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Can I Make It?


SuiteSuccess
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     Just got back from a several week jaunt with good friends.  Last campground we stayed at was Mayberry Campground in Mt. Airy NC.  Yes, Andy Griffith’s hometown.  Below is a picture of our site—3rd from the top across from the building.  Our site was ~60 ft so wheels were at back of site and tail overhung about 5 feet.  We are 67’ when connected but we fit with truck snugged up.  When leaving we had toy hauler and pickup in site above us where camper is parked in photo.  For perspective the “U” turn at it’s widest was maybe 60’ width of the “U” and to complicate further a camper and car were being stored at the top of the “U” on the left side so getting off the gravel was a no-no.  Now to the question which raised an intellectual discussion with our camping mates.  Could we make that turn?  Turns out we could fairly easily but it was basically “hold my beer and watch this!” rather than up front KNOWING we could.  So my question to the group— apparently urban engineers design roads and have formulas to design u-turn dimensions for semis and busses.  I know there are variables, singled vs. tandem, wheel base, trailer tire position etc. but what is a reliable “rule of thumb” for knowing you can make a 180* turn without going past jackknife to use prior to getting into trouble?  I’m thinking anything narrower than your connected truck-trailer length should give you pause.  If anyone has any of those diagrams, I’d like to see them and the formulas to satisfy my nerd side.

     I’m actually thinking of finding a parking lot, if given the opportunity, and actually making a 180 at different wheel cuts and measure to see how far the trailer tracks inside, tail swing, and outside radius through the turn.  I’m betting that tail swing stays inside the front wheel outside radius and that the turn can be made in about 3/4 the tractor-trailer length measuring between the two arms of the “U”.

PkaRyZ3l.jpg

 

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Most likely the trailer will cut the corner on the inside some even if you have the hitch behind the rear axle. 

Because of this tail swing to the outside might not be an issue but you may want to watch it.

That turn at least looks like it had a wide gravel area to allow you to cut the corner but if it had been questionable for us at 72', I would have pulled out of our site and then backed up to the prior road going that direction.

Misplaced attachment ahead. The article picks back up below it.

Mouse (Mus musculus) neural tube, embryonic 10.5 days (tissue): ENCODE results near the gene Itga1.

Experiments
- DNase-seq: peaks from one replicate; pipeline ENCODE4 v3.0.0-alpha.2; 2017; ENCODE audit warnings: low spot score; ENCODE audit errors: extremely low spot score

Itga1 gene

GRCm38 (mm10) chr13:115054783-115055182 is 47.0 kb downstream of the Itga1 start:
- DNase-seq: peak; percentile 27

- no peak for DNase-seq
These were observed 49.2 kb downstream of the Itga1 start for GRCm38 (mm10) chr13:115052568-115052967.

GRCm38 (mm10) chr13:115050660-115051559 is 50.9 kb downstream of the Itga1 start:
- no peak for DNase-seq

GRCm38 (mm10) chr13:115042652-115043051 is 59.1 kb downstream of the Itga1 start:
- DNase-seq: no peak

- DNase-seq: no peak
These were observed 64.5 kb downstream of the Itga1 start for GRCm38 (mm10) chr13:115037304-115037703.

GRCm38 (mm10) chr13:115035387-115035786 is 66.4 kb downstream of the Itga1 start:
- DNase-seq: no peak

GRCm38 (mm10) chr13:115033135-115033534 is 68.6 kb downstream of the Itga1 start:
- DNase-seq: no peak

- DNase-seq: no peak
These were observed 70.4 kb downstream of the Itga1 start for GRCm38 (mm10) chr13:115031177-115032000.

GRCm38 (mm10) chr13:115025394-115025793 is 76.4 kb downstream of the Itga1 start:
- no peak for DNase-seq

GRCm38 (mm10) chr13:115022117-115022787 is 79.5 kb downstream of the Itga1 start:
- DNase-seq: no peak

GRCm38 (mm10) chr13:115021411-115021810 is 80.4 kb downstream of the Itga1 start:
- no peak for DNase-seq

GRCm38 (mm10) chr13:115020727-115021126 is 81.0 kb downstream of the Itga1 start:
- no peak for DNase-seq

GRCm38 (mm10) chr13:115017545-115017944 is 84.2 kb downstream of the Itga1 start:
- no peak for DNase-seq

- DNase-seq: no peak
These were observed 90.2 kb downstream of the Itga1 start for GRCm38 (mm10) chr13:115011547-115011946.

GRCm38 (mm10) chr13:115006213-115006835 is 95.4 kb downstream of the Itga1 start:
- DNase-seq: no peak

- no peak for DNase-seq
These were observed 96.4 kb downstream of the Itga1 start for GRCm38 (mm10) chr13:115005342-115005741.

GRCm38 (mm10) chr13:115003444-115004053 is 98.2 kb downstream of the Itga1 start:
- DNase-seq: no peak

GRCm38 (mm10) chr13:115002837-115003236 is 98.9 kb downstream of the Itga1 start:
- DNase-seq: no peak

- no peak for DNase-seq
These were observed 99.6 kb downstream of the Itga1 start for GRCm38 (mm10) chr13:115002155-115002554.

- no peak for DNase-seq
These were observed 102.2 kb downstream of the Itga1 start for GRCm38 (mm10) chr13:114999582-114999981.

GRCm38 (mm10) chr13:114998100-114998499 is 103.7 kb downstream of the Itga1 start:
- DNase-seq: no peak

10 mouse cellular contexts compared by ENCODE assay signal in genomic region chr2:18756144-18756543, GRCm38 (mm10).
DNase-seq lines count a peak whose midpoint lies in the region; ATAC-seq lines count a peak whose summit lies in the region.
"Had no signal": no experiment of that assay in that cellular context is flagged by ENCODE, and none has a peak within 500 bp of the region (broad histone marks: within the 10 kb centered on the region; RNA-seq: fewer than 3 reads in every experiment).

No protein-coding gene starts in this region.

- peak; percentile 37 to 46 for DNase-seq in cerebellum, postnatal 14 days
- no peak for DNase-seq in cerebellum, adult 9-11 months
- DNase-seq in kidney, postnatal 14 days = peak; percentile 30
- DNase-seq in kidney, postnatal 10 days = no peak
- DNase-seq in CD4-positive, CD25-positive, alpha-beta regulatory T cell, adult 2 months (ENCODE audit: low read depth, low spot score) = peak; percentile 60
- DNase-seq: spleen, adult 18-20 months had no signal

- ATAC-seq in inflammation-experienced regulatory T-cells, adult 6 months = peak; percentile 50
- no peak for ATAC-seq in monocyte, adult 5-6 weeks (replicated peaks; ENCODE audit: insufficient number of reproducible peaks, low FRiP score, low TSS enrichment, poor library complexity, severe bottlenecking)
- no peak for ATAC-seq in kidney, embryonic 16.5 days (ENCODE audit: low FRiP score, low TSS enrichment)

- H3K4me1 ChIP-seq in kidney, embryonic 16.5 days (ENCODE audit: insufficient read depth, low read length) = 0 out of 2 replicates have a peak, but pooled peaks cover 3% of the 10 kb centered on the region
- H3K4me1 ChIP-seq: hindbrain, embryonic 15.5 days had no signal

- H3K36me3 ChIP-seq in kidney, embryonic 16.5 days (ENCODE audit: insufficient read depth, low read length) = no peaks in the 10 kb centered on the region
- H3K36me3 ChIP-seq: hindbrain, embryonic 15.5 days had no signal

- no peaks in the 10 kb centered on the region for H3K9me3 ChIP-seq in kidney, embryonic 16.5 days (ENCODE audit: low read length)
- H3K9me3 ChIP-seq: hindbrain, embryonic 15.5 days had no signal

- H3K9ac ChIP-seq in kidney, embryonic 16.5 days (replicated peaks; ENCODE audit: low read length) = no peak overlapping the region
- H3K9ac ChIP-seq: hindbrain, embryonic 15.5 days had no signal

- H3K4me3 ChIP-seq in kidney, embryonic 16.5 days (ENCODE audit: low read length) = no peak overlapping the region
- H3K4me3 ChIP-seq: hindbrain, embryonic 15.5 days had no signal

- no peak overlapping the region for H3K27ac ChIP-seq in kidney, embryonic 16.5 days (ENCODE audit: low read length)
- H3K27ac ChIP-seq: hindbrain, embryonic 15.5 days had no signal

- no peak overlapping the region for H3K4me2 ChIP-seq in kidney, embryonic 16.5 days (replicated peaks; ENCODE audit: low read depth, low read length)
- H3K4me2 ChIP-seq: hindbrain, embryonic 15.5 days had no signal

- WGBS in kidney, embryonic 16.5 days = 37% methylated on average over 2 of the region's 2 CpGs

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So I'm thinking take the car off the bed of the truck.  Now you can turn even tighter, without worry of tires on gravel,  plus you will be able to jackknife in reverse if needed to pull that trailer further forward to clear anything.  Load your car back when out of trouble!

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Well, you can definitely do a 180 in a smaller area than those with the KW on the hood.  I can easily turn tight enough to have the trailer tires barely rotating with the Volvo, but the KW cuts a broader circle.

Don't try doing tight u-turns on a paved surface if you're hooked up  Grass is much more forgiving on your tire sidewalls. Your neighbor won't mind if you practice on his front lawn.

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At first I was going to say I would have just backed out like SD suggested.  I have done that a time or two knowing ahead of time from scouting.  

Then I mapped my house.....  I basically do that turn every time I park my combo at home.  I am 60' from building to building and my driveway cuts further back than your campground image because my drives parallel each other. 

In my Volvo 630, with a 265" WB and OAL of 30' I can do it with one jack knife.  Staying to the outside of the right hand road I pull forward turning lightly until the hitch passes the grass, then turn hard.  I go until I am close to the building, back up in a medium jackknife move until I can pull straight down the lefthand drive.  In my dually I had to forward/backward 2-3 times to make that same turn. 

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I was heading into a campground late at night several years ago for a quick overnite stop.  The campground was along a service road off the highway, but the entrance was hidden behind some industrial buildings and I missed it.  The service road was a two lane road with nowhere in sight to turn around and I was well past were I needed to be and was pulling my RZR on a utility trailer behind the 5er, so no chance of backing up to get there.  I kept going forward because it was my only choice.  I finally came to a spot that had wide opposing driveways along both sides of the road.  Neither driveway led to anything big enough for me to get turned around in.  I decided to see if I could make a u turn.  I veered into the driveway on the right a bit and then hung a hard left, just getting back into the roadway before I hit the stop sign at the far edge of the driveway.  I kept it hard left and veered into the opposing driveway long enough to get the nose of the truck back into the road going back the other direction before I hit the stop sign on the far side of that driveway.  The 5er was cutting hard and the utility trailer was cutting even harder due to the tail swing of the 5er.  The utility trailer ended up 90 degrees to the rear of the 5er and the front rail on the small trailer just kissed the inside (driver side) rear of the 5er.  It left a small mark, but you have to look for it to see it.  I was thankful I was able to get turned around, but if it had been any tighter, I wouldn’t have made it.  If I didn’t have the utility trailer attached, it would have made it no problem.  My truck is a short wheelbase at 195” (maybe 185” - it’s late and I can’t remember right now).